THE STAR WHO NEVER GREW UP
By Graham Payne
New Zealand Home Journal - June 1958
He will sit for hours on the carpet in his room playing "war" with his model soldiers. He has an accumulation of cigarette cards and rare comic papers that would make any young collector bald with excitement.
In the corner of his "den" is an old trunk filled completely with hundreds of games - one of them reputedly invented by Napoleon.
He is brimming with good humour, a love of practical jokes and, when the occasion calls, daring.
He once strode into a Hollywood film studio on the look-out for an expert swordsman to play opposite Louis Hayward, and announced himself as the British Champion. He had never held a sword in his life. But he got the part.
He is the star who never grew up: Peter Cushing. For the second year in succession he has topped the polls as Britain's leading TV actor.
Yet, as a youngster, is diction was appalling. "I shall never forget my first application for a scholarship at a school of drama," he told me. "I was called into a large room where the interviews were being held. 'I wanna go on the stage,' I said. The fellow behind the mahogany desk looked me up and down and said: 'Speak in your normal voice, please. It's not time to do your characterizations yet.' 'But this is me normal voice,' I protested as he politely showed me to the door."
Not a bright beginning for an actor who was destined to keep five million British housewives glued to their tiny screens while, outside in the kitchens, five million meals became burnt offerings.
"I practiced hard after that. I bought books on the art of elocution by the dozen. At long last, satisfied that my Queen's English was now of a higher standard, I wrote twenty-one letters - I recall it as that number exactly - to a repertory company before the last letter was, eventually, answered. It offered me my first walk-on part in J. B. Priestley's 'Cornelius'."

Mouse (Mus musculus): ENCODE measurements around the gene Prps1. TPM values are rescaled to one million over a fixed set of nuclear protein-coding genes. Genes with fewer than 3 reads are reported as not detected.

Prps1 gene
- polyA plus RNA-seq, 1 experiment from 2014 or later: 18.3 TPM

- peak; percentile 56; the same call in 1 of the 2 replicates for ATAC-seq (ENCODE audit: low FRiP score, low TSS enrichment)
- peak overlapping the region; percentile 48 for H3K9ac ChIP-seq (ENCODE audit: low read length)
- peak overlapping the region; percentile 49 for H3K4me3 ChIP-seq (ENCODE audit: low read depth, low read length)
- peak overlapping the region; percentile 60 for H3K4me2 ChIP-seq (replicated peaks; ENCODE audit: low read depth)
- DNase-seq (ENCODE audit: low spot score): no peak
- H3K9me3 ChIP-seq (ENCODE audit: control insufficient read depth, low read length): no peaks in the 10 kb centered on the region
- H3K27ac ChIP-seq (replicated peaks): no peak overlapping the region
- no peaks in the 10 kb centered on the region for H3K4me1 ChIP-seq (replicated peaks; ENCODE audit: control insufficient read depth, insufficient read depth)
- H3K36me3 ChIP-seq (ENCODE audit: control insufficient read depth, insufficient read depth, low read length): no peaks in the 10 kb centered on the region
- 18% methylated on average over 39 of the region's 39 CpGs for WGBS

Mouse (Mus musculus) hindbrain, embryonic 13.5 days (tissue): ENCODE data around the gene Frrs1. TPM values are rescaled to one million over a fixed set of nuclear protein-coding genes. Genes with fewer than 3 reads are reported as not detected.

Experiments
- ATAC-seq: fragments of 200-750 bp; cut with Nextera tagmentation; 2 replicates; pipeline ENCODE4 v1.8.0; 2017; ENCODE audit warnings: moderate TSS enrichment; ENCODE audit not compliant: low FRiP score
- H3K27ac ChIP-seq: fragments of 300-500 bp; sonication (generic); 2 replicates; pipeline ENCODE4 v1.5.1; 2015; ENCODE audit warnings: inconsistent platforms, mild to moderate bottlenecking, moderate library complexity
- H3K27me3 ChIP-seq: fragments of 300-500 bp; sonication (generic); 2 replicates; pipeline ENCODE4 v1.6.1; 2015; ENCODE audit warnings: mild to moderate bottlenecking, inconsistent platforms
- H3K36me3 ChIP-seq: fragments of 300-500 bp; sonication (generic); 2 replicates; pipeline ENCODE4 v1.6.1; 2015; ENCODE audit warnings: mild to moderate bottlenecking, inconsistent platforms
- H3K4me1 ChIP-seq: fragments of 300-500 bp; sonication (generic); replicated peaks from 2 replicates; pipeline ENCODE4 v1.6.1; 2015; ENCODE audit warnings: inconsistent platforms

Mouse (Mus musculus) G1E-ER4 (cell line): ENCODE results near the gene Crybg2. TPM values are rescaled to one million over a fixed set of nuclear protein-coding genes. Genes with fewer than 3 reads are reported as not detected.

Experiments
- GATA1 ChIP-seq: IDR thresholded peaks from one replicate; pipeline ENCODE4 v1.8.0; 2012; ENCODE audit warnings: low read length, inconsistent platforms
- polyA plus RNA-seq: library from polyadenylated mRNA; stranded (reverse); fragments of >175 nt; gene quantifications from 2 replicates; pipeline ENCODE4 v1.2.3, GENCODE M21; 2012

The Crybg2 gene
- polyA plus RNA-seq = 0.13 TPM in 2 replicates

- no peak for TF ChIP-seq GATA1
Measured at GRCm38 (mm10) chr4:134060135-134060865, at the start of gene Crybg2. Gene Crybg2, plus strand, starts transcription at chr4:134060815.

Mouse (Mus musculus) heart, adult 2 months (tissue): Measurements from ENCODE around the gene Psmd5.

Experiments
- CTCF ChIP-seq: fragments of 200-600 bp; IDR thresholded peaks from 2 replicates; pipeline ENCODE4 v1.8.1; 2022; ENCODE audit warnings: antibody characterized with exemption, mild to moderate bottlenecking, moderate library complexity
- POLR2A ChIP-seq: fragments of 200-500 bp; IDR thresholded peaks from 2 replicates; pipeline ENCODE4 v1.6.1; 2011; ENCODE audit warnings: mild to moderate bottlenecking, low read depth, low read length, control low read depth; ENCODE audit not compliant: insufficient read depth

Other small parts came after that and Cushing graduated to many companies, gaining fuller experience in many theatres.
When he was 23, he made a sudden, important decision. He withdrew his worldly savings of 50 pounds, procured a generous loan from his father and bought a one-way ticket to the United States - to Hollywood.
He made his way to California and bluffed his way into Screenland. Alexandre Dumas's "The Man In The Iron Mask" was being made and the studio wanted an expert swordsman to play opposite Louis Hayward. Cushing walked up to the director and said he was the reigning British champion.
"Months of regular employment and 75 dollars a week prompted that white lie," Cushing grinned. "Nobody seemed to doubt my word and I was given the part!"
Imagine his dismay then, when, on arriving next day for a practice session, he learned that his advisor was to be a Frenchman named Cavern - the best swordsman in Hollywood.
"I laid me cards on the table. 'I know nothing about fencing, but I would liked to have kept the job ...'" To Cushing's surprise, Cavern roared out laughing. 'I knew you couldn't be the British champion, for I know him personally!" he said. 'Nevertheless, I like your courage so I have decided to give you a few personal lessons.'"